Click here for results

Indonesia Reignites Superseries!

Fans are revving up for the resumption of the MetLife BWF World Superseries tour next week with one of the calendar’s most popular – and definitely most noisy – tournaments: the BCA Indonesia Open 2017!

This season, however, the decibel level will be fever pitch, not at the accustomed Istora Senayan, but at the Jakarta Convention Center as the regular venue is undergoing refurbishment ahead of next year’s Asian Games.

Nonetheless, when badminton’s big guns reignite ther battle in the Indonesian capital, they will be zeroing in on the top eight spots to enhance their qualification chances for the the Dubai World Superseries Finals. The season’s eight highest-ranked singles players and doubles pairs will compete in the desert showdown for a share of the US$1million jackpot from 13-17 December this year.

In Men’s Singles, Chou Tien Chen (Chinese Taipei) leads the standings after four out of 12 events, followed by Denmark’s Viktor Axelsen and Lee Chong Wei of Malaysia. Chinese superstar, Lin Dan; Ng Ka Long of Hong Kong; Tanongsak Saensomboonsuk (Thailand); Wong Wing Ki (Hong Kong) and young Chinese ace, Shi Yuqi, round out the top contenders in that order.

Chinese Taipei’s Tai Tzu Ying – riding a wave of unprecedented success – has been victorious in three of the four Superseries events held this season so far, to sit atop Women’s Singles in the Destination Dubai Rankings. Unbeaten since last November in Hong Kong, Tai has won five Superseries in succession; with only the India title eluding her as she did not compete in Delhi.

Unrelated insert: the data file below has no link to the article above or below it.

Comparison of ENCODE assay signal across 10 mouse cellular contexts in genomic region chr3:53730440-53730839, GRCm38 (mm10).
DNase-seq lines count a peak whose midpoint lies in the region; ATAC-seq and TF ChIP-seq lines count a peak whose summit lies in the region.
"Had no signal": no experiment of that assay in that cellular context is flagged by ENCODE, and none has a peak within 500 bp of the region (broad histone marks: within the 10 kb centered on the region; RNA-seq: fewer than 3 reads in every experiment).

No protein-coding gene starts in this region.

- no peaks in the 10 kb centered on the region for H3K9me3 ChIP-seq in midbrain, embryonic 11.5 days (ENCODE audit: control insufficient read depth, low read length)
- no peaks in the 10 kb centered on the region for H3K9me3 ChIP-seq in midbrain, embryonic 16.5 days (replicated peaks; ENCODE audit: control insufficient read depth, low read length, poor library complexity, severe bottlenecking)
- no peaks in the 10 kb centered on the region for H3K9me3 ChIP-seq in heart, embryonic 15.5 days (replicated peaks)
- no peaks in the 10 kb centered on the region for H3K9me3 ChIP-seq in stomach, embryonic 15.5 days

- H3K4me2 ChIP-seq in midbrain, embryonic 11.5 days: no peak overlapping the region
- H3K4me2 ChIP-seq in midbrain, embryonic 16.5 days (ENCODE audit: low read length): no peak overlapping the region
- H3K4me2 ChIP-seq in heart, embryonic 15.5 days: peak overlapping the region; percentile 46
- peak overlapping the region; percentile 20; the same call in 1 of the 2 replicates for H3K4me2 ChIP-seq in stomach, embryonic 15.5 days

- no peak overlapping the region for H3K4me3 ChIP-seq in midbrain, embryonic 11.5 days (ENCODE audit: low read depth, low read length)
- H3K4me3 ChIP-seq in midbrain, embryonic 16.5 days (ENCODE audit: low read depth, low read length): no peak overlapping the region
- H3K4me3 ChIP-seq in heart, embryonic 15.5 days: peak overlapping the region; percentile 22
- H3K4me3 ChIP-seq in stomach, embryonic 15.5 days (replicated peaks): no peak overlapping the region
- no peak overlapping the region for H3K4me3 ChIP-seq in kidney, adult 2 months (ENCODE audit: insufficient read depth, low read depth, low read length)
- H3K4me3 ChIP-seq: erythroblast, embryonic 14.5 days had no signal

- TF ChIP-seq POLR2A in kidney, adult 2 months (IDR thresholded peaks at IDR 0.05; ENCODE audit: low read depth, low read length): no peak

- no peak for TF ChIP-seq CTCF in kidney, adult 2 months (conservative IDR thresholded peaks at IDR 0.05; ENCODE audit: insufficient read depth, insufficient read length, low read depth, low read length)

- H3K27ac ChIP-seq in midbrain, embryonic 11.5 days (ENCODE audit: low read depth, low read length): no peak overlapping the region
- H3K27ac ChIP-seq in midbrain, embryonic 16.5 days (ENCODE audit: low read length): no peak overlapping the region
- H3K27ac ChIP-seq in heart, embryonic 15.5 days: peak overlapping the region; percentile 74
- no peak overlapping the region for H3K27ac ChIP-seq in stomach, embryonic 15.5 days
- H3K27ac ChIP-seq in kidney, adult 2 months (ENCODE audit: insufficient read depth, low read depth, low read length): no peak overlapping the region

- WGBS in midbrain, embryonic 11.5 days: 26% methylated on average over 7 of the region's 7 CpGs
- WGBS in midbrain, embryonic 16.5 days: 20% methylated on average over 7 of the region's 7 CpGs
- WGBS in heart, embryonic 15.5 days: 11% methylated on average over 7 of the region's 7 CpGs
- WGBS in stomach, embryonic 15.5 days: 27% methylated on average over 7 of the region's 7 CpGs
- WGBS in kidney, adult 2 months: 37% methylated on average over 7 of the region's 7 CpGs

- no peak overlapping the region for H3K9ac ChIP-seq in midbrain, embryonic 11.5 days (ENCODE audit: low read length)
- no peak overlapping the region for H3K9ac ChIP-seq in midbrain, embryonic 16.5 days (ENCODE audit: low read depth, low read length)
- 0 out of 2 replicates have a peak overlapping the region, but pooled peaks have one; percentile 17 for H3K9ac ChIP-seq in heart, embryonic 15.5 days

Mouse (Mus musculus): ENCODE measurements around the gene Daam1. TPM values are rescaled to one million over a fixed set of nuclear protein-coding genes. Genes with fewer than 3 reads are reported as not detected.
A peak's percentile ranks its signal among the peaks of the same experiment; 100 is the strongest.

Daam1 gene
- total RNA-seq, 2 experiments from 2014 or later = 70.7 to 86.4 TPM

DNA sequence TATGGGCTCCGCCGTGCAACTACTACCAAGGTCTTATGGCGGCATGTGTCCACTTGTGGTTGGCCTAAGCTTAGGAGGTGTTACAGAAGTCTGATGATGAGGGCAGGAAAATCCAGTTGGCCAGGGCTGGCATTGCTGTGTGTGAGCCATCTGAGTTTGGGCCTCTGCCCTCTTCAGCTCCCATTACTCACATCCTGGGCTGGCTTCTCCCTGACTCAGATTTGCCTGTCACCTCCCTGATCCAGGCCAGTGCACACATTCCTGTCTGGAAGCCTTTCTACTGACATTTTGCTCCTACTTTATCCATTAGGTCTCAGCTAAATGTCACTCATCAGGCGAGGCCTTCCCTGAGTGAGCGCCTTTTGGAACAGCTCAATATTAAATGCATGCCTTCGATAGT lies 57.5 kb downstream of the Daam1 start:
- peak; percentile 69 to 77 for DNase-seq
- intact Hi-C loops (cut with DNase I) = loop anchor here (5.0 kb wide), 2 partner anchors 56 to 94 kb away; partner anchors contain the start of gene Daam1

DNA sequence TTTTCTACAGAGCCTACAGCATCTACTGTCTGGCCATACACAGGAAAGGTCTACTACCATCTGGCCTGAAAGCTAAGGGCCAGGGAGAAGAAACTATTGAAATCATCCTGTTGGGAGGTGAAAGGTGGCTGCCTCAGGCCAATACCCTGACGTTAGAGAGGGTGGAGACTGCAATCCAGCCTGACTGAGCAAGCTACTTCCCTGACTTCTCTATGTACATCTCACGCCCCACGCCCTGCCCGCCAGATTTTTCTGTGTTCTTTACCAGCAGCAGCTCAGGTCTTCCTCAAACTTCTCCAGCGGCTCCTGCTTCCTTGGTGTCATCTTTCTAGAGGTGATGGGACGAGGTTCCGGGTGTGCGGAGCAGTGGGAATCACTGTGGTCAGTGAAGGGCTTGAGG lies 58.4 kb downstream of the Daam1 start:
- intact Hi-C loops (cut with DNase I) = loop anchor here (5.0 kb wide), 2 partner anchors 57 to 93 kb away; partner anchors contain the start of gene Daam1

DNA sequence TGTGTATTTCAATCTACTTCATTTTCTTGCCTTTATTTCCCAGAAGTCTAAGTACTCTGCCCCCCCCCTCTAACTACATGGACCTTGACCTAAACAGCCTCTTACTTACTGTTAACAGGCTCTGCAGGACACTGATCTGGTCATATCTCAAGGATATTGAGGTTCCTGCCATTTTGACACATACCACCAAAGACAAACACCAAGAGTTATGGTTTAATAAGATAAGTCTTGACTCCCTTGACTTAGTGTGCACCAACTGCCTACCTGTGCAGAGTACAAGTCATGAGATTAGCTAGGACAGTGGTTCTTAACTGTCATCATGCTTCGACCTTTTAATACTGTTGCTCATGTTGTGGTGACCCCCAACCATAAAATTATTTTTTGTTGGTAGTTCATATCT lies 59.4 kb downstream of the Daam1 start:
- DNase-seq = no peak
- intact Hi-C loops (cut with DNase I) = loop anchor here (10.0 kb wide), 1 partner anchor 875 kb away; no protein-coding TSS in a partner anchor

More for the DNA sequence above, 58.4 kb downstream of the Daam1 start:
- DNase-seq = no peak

Close on her heels is Carolina Marin, with Spain’s Olympic gold medallist having been runner-up three weeks on a stretch in India, Malaysia and Singapore. The consistent Sung Ji Hyun of Korea is third overall, thanks to semi-final runs in every Superseries this season.

Akane Yamaguchi (Japan), Pusarla V Sindhu (India), Ratchanok Intanon (Thailand), Nozomi Okuhara (Japan) and Sun Yu (China) round out the elite eight.

Men’s Doubles supremos, Kevin Sanjaya Sukamuljo/Marcus Fernaldi Gideon (featured image), will enjoy deafening support when they take to home court next week. Having blazed to the top of the podium in three Superseries this season, the Indonesians head the standings followed by China’s twin towers, Li Junhui/Liu Yuchen, and Takeshi Kamura/Keigo Sonoda of Japan.

Another Indonesian pair – Angga Pratama and Ricky Karanda Suwardi – are in fourth place, with Mads Conrad-Petersen/Mads Pieler Kolding (Denmark), Goh V Shem/Tan Wee Kiong (Malaysia), Bodin Isara/Nipitphon Phuangphuapet (Thailand) ranking fifth to seventh respectively. Meanwhile, Denmark’s evergreen masters, Mathias Boe and Carsten Mogensen of Denmark, have moved into reckoning with their victory in the OUE Singapore Open 2017 to be in eighth position currently.

YONEX All England Open 2017 champions, Chang Ye Na and Lee So Hee, are the leaders of the Women’s Doubles pack. Having starred in Korea’s recent Sudirman Cup success, they will be keen to continue their strong form in Jakarta. Their compatriots, Jung Kyung Eun and Shin Seung Chan are in third place but the big headline in this category is that Japan has four pairs in the top seven of the Destination Dubai Rankings!

Celcom Axiata Malaysia Open champions Yuki Fukushima/Sayaka Hirota are in second place. These Japanese came of age rapidly this season, with a quarter-final in Birmingham, followed by a semi-final in Delhi, before winning in Kuching. Their team-mates, Naoko Fukuman/Kurumi Yonao, are in fifth while another Japanese pair, Shiho Tanaka/Koharu Yonemoto – champions in their first Superseries final in India – are sixth. Japan’s Rio 2016 gold medallists, Misaki Matsutomo/Ayaka Takahashi are seventh, having lost their only Superseries final this season  (Singapore) to Denmark’s Christinna Pedersen/Kamilla Rytter Juhl who are fourth overall. China’s recently-paired Huang Yaqiong/Tang Jinhua are beginning to make inroads and sit in eighth at the moment.

Huang Yaqiong’s name has featured prominently in Mixed Doubles though, as she and partner, Lu Kai, have reached all four Superseries finals – capturing three of them. They are comfortably ahead of the competition in the Destination Dubai Rankings, with Chinese peers, Zheng Siwei and Chen Qingchen, who defeated them in the Kuching finale, currently in second place. The blossoming partnership of Dechapol Puavaranukroh and Sapsiree Taerattanachai has been reaping handsome rewards and the Thai tandem are third in race for the desert classic.